August 28, 2012 2 Comments
It isn’t often that Bic, that colossus that bestrides the ball-pen market, gets the spirit of the times radically wrong, but I think they managed it here rather well!
It’s good to see sarcasm used so effectively as a cutting-edged weapon. I think Bic may quietly withdraw “Bic For Her” quite soon.
In casting an eye back over historical periods, it’s generally regarded as essential to avoid the anachronistic temptation to apply one’s modern beliefs and biases to yesteryear. On the other hand, that’s no fun so we’ll just ignore that principle for the moment.
The earliest commonly-produced “Pen For Her” was the chatelaine, and it was probably the least objectionable of the pens produced especially for women. Edwardian women’s wear for the middle and upper classes didn’t have pockets, so a pen that hung around the neck was practical. Of course many were decorative, though at that period many men’s pens were too, so it can’t be said that women were singled out as being especially attracted to pretty baubles, in that time at least. In fact, in recognising that the head of a medium or large household was a manager who ran the house with a pen rather than a skillet or a mop (we have people for that, dear), it may even have gone so far as to suggest that some women, at least, were not empty-headed ornaments, but were capable and competent within their carefully delineated sphere. Most, though not all, chatelaine pens were not tiny. They were slender as were all pens in that time, but as people were making the transition from the dip pen to the fountain pen, they were used to writing with slender instruments. As eyedropper-fillers they held a good charge of ink. Chatelaine pens, it could be said, didn’t demean their user or label them in a derogatory way.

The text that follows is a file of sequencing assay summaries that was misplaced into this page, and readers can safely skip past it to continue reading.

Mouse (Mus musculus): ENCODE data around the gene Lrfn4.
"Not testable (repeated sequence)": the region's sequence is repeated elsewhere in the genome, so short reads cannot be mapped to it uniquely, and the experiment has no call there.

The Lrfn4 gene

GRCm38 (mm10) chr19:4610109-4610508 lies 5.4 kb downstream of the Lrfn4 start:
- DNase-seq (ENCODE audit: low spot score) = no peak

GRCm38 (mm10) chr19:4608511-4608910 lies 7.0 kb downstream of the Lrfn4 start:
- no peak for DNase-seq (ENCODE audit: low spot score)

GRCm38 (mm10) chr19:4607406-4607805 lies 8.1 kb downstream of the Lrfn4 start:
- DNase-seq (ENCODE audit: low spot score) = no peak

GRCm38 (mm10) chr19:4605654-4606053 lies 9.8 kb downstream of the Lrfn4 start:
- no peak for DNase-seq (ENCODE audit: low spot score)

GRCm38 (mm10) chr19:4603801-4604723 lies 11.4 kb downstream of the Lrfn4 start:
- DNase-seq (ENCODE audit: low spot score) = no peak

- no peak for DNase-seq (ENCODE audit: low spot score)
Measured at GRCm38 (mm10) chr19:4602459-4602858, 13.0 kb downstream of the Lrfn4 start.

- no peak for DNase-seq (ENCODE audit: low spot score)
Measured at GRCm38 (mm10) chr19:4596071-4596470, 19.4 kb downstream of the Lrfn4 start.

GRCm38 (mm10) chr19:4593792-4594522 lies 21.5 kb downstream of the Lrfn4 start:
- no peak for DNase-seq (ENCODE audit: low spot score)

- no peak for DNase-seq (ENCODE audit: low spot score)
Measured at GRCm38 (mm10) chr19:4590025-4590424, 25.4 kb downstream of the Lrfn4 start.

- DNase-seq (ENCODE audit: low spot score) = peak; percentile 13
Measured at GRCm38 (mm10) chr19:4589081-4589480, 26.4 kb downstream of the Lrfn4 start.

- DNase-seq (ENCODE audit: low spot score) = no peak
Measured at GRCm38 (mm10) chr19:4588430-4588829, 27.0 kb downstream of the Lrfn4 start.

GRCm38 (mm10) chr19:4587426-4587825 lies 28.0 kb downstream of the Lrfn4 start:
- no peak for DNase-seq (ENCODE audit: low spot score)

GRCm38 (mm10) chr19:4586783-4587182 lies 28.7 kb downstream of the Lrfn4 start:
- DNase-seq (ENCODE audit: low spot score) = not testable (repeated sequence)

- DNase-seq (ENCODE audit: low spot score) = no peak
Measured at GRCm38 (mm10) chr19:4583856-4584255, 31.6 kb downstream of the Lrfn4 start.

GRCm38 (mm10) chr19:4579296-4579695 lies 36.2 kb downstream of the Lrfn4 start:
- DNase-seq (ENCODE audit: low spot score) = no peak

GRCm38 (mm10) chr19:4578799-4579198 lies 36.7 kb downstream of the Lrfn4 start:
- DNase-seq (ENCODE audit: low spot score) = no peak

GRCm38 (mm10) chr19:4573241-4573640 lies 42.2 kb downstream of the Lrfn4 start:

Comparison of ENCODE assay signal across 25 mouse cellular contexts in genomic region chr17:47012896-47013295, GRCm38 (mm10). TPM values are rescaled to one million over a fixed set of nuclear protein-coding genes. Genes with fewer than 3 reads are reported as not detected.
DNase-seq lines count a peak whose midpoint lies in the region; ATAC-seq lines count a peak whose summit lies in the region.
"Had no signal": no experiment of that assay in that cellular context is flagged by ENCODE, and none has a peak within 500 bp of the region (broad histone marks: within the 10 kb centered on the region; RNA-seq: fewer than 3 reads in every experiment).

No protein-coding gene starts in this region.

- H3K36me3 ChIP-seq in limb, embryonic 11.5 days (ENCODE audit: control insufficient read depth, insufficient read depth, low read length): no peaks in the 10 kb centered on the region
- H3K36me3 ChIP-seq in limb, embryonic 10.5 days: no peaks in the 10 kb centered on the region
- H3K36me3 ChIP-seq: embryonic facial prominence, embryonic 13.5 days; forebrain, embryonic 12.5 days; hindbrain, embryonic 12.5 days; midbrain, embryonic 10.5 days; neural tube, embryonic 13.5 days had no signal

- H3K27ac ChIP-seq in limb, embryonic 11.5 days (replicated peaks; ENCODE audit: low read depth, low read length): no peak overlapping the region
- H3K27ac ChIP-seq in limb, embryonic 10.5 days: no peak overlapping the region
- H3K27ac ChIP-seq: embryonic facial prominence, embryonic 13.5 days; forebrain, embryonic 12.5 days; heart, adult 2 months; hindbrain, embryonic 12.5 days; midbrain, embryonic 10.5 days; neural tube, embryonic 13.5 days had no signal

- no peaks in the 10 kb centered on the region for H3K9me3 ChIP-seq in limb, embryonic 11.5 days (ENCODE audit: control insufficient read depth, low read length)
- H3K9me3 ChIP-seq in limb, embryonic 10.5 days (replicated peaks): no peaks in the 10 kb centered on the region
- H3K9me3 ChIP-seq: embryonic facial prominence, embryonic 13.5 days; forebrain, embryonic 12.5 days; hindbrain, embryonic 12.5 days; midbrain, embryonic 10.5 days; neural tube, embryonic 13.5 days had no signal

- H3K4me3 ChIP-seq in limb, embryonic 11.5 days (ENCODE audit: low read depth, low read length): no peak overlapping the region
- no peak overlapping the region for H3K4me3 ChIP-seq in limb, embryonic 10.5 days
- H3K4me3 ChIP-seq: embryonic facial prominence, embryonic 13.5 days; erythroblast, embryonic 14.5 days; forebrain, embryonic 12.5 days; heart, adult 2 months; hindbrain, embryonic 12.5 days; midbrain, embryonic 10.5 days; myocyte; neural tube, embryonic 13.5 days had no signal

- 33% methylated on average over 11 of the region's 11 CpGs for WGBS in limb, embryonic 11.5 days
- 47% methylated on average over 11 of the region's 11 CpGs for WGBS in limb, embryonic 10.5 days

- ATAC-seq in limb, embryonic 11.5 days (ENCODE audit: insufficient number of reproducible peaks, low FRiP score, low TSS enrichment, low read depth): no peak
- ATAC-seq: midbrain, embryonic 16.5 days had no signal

Things were about to change…
Take, as one example among many, the Lady Duofold of the late 1920s and 1930s. It’s the same size as the Duofold Junior, which was intended as a school pen. Is this intended to imply, perhaps, that the average woman has hands like those of a school child? A little observation would have shown that this is not so, but never mind. What’s the effect of shortening a pen? It holds less ink. Are we to understand that unlike her businessman mate who needed a big pen to write reams every day, the little woman only wrote the odd shopping list or note to her giggly friends and didn’t need a pen with much capacity?
By contrast, we might discuss the gender message of the Pen For Men or the Waterman Man Pen but we won’t because that inevitably gets phallic and rude, and this is a family blog.
The last hugely successful pen made mostly for women was the Conway Stewart Dinkie 550, sold between 1952 and 1962. Though I believe you could buy one on its own, these were usually sold in a presentation case with a matching pencil. They were usually bought as presents, and the fact that they were not all that well appreciated by their (usually female) recipients is illustrated by the perfect, unused condition that they appear in on eBay today in their hundreds. I have small hands and I can’t write with a Dinkie 550. It’s just too small and fiddly. Dinkies are, in fact, delicate, beautiful and useless, and perhaps that’s what the ladies of the fifties took their beaus to be saying about them, as they slung the pretty presentation case in the drawer, never to be looked at again.
Get the message, Bic. We women don’t want to go down that road again.